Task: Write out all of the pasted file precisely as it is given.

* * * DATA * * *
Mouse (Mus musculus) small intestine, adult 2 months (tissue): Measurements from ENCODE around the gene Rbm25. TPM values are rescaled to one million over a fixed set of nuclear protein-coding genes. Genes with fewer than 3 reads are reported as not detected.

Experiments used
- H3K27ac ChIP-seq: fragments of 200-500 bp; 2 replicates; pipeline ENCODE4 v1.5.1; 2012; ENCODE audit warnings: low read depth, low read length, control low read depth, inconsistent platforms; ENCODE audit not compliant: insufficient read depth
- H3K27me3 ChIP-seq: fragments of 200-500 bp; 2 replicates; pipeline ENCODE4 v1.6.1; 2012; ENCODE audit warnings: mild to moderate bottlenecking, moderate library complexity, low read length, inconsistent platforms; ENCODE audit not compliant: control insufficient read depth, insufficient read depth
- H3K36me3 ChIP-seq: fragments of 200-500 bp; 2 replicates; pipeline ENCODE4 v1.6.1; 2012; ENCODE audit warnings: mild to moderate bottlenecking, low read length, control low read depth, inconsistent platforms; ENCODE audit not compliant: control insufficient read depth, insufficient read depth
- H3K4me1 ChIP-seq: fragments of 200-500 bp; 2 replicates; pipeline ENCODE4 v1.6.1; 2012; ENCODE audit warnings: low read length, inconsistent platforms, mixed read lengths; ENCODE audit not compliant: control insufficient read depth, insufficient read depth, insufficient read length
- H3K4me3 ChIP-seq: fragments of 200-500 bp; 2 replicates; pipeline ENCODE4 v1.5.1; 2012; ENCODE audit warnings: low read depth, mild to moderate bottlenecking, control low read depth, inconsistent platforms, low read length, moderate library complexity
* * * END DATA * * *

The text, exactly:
Mouse (Mus musculus) small intestine, adult 2 months (tissue): Measurements from ENCODE around the gene Rbm25. TPM values are rescaled to one million over a fixed set of nuclear protein-coding genes. Genes with fewer than 3 reads are reported as not detected.

Experiments used
- H3K27ac ChIP-seq: fragments of 200-500 bp; 2 replicates; pipeline ENCODE4 v1.5.1; 2012; ENCODE audit warnings: low read depth, low read length, control low read depth, inconsistent platforms; ENCODE audit not compliant: insufficient read depth
- H3K27me3 ChIP-seq: fragments of 200-500 bp; 2 replicates; pipeline ENCODE4 v1.6.1; 2012; ENCODE audit warnings: mild to moderate bottlenecking, moderate library complexity, low read length, inconsistent platforms; ENCODE audit not compliant: control insufficient read depth, insufficient read depth
- H3K36me3 ChIP-seq: fragments of 200-500 bp; 2 replicates; pipeline ENCODE4 v1.6.1; 2012; ENCODE audit warnings: mild to moderate bottlenecking, low read length, control low read depth, inconsistent platforms; ENCODE audit not compliant: control insufficient read depth, insufficient read depth
- H3K4me1 ChIP-seq: fragments of 200-500 bp; 2 replicates; pipeline ENCODE4 v1.6.1; 2012; ENCODE audit warnings: low read length, inconsistent platforms, mixed read lengths; ENCODE audit not compliant: control insufficient read depth, insufficient read depth, insufficient read length
- H3K4me3 ChIP-seq: fragments of 200-500 bp; 2 replicates; pipeline ENCODE4 v1.5.1; 2012; ENCODE audit warnings: low read depth, mild to moderate bottlenecking, control low read depth, inconsistent platforms, low read length, moderate library complexity